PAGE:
Fifty Protocols, Fifty States, One Gigantic Mess

Chris Christie, Andrew Cuomo, and other American governors are the last people who should be making rules about Ebola.

Maine Governor Paul R. LePage.

Maine Governor Paul R. LePage.

Photo by Jim Bowdoin/Office of Governor Paul R. LePage/State of Maine

New Jersey Gov. Chris Christie and New York Gov. Andrew Cuomo caught everyone off guard this past Friday when they announced mandatory 21-day quarantines for medical workers arriving from West Africa. Public health experts, who had been warning against such measures for weeks, quickly voiced their displeasure. Undeterred by those expert opinions, at least a half-dozen other governors scrambled to follow Christie and Cuomo’s lead, announcing their own state-specific Ebola protocols that go beyond the active monitoring the federal government has deemed sufficient for all but the highest-risk individuals.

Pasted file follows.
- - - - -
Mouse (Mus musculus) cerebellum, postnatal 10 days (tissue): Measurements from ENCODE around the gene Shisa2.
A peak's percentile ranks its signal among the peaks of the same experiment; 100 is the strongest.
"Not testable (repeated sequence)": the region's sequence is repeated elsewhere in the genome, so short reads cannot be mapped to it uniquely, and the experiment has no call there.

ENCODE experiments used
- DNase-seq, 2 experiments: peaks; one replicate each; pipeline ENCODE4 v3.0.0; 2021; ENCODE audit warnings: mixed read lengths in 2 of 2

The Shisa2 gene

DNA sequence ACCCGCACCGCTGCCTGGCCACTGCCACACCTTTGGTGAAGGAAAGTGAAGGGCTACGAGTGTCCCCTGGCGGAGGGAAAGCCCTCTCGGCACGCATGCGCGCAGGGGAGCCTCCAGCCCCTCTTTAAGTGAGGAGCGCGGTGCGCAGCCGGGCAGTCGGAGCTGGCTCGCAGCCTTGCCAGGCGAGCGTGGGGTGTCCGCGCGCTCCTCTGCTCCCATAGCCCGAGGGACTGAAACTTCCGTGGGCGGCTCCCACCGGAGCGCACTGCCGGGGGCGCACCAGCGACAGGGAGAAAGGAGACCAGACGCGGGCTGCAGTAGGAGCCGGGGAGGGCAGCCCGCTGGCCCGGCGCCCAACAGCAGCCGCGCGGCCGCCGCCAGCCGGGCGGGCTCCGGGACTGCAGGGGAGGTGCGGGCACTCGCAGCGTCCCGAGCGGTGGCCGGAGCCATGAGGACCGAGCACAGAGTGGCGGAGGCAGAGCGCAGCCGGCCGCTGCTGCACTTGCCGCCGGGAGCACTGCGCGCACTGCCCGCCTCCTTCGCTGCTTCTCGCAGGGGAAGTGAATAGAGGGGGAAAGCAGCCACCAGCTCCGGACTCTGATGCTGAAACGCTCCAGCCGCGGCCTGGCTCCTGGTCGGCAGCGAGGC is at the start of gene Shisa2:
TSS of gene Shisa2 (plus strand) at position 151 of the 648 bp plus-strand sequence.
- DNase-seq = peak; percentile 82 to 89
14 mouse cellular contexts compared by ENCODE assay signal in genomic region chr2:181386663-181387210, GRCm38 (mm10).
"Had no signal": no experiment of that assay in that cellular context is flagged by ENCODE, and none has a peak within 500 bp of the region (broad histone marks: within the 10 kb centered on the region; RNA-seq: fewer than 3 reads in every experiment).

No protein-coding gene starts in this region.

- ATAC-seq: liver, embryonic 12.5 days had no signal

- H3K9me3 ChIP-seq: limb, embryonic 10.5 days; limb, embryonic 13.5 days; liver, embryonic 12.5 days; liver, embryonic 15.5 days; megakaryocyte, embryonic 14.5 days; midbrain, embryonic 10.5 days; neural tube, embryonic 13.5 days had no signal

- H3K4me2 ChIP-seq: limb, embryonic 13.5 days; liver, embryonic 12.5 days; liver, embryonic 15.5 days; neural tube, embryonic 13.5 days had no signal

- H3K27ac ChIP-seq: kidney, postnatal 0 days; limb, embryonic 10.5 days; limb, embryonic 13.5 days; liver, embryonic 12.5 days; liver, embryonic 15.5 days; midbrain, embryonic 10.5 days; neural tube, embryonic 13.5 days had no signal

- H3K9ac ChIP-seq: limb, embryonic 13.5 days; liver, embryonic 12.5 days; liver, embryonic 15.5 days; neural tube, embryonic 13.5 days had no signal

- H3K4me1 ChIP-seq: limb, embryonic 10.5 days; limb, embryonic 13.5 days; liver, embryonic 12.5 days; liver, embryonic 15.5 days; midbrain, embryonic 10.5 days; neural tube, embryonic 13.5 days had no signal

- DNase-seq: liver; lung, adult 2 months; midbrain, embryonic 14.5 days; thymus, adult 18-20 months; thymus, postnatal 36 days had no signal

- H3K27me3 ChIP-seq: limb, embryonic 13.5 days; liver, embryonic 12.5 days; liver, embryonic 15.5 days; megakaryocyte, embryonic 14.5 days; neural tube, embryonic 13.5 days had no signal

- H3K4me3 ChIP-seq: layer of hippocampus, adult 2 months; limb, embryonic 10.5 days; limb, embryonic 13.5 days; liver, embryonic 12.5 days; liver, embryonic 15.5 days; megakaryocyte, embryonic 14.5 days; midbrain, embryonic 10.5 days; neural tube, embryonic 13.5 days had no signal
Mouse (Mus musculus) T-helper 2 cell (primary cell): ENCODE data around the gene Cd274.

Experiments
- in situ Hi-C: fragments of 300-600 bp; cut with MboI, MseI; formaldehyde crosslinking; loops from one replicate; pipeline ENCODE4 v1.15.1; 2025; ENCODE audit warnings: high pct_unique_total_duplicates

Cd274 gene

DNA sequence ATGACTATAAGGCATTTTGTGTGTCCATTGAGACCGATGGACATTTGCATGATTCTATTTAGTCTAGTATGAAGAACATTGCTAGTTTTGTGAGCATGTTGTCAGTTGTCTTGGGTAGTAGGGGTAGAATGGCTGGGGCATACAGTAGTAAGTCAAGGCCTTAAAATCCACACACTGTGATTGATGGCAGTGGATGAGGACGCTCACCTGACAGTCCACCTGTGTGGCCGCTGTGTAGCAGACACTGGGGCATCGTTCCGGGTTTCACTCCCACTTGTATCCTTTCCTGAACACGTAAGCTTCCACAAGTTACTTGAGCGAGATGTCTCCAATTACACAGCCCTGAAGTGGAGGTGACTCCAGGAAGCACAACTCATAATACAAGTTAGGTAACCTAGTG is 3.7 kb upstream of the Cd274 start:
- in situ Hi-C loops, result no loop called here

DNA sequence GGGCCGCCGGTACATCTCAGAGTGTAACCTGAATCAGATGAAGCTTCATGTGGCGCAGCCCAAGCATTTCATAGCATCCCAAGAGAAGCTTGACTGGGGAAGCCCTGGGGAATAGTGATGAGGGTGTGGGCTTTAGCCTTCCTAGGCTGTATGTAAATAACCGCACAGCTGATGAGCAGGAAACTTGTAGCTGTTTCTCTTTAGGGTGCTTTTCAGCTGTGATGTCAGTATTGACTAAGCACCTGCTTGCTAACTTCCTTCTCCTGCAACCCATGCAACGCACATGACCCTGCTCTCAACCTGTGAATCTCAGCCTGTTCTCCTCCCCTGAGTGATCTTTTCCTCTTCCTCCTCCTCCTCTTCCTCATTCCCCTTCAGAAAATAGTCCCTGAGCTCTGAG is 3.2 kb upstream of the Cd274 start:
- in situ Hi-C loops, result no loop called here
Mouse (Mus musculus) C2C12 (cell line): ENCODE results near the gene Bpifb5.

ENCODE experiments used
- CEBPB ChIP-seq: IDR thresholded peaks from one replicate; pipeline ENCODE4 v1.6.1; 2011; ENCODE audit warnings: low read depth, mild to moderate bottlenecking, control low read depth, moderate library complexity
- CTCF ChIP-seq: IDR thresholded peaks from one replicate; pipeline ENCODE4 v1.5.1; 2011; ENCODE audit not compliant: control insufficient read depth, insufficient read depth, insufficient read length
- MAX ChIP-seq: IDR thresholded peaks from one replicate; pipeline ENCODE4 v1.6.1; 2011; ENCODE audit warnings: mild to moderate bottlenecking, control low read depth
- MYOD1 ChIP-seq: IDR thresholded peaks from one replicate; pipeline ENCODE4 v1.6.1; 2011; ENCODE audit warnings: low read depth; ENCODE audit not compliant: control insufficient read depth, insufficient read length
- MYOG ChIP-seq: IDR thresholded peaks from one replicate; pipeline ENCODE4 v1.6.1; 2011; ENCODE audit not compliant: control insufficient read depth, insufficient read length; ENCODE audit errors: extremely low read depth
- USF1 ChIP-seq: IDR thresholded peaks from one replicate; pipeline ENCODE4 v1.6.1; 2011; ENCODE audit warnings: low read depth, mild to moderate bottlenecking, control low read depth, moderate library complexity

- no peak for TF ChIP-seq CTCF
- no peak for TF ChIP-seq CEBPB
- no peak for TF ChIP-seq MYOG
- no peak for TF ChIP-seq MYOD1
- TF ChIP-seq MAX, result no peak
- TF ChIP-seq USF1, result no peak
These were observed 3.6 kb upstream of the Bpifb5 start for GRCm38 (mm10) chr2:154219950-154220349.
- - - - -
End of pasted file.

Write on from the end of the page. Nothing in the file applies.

This is the problem with states designing their own Ebola policies: We now have a patchwork of competing and sometimes contradictory regulations that at times even government officials have struggled to explain. The resulting mess could have disastrous effects both at home and abroad. It could convince American doctors not to volunteer in Sierra Leone, Guinea, or Liberia, where they are desperately needed. And it risks encouraging medical workers to evade hostile state governments, which could leave local health officials unprepared to act if the worst happens. As the editors of the usually reserved New England Journal of Medicine put it Monday: “[Christie and Cuomo’s] action is like driving a carpet tack with a sledgehammer: It gets the job done but overall is more destructive than beneficial.” Worse still, neither President Obama nor anyone else appears to have the power to pry that sledgehammer from the governors’ hands.